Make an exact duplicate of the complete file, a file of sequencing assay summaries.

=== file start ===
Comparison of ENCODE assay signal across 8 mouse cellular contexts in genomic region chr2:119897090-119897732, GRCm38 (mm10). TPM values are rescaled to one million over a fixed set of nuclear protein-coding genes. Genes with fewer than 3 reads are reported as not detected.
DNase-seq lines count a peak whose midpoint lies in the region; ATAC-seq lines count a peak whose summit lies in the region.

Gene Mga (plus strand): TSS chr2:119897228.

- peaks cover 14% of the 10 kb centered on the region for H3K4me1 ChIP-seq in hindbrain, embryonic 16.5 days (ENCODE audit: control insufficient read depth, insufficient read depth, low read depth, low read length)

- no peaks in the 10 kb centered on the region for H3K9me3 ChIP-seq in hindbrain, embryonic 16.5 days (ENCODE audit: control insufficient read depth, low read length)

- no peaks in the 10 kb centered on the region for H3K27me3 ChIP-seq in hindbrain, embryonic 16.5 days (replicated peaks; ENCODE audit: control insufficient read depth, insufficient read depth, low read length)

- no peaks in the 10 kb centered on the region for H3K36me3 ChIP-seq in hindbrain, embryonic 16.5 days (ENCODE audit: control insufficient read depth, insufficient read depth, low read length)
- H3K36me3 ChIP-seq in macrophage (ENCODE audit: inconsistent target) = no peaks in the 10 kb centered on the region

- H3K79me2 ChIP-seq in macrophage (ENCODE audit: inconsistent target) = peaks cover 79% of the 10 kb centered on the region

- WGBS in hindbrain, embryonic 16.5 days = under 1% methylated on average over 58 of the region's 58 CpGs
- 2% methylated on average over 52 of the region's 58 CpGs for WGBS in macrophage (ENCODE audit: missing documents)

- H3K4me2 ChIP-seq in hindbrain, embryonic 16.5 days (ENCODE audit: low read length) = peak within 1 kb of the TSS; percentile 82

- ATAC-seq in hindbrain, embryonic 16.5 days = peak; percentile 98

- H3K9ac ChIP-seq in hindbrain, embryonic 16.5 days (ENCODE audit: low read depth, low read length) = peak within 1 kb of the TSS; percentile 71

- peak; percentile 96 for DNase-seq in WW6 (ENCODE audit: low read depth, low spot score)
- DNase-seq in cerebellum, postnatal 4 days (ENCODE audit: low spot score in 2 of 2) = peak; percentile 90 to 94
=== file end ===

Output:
Comparison of ENCODE assay signal across 8 mouse cellular contexts in genomic region chr2:119897090-119897732, GRCm38 (mm10). TPM values are rescaled to one million over a fixed set of nuclear protein-coding genes. Genes with fewer than 3 reads are reported as not detected.
DNase-seq lines count a peak whose midpoint lies in the region; ATAC-seq lines count a peak whose summit lies in the region.

Gene Mga (plus strand): TSS chr2:119897228.

- peaks cover 14% of the 10 kb centered on the region for H3K4me1 ChIP-seq in hindbrain, embryonic 16.5 days (ENCODE audit: control insufficient read depth, insufficient read depth, low read depth, low read length)

- no peaks in the 10 kb centered on the region for H3K9me3 ChIP-seq in hindbrain, embryonic 16.5 days (ENCODE audit: control insufficient read depth, low read length)

- no peaks in the 10 kb centered on the region for H3K27me3 ChIP-seq in hindbrain, embryonic 16.5 days (replicated peaks; ENCODE audit: control insufficient read depth, insufficient read depth, low read length)

- no peaks in the 10 kb centered on the region for H3K36me3 ChIP-seq in hindbrain, embryonic 16.5 days (ENCODE audit: control insufficient read depth, insufficient read depth, low read length)
- H3K36me3 ChIP-seq in macrophage (ENCODE audit: inconsistent target) = no peaks in the 10 kb centered on the region

- H3K79me2 ChIP-seq in macrophage (ENCODE audit: inconsistent target) = peaks cover 79% of the 10 kb centered on the region

- WGBS in hindbrain, embryonic 16.5 days = under 1% methylated on average over 58 of the region's 58 CpGs
- 2% methylated on average over 52 of the region's 58 CpGs for WGBS in macrophage (ENCODE audit: missing documents)

- H3K4me2 ChIP-seq in hindbrain, embryonic 16.5 days (ENCODE audit: low read length) = peak within 1 kb of the TSS; percentile 82

- ATAC-seq in hindbrain, embryonic 16.5 days = peak; percentile 98

- H3K9ac ChIP-seq in hindbrain, embryonic 16.5 days (ENCODE audit: low read depth, low read length) = peak within 1 kb of the TSS; percentile 71

- peak; percentile 96 for DNase-seq in WW6 (ENCODE audit: low read depth, low spot score)
- DNase-seq in cerebellum, postnatal 4 days (ENCODE audit: low spot score in 2 of 2) = peak; percentile 90 to 94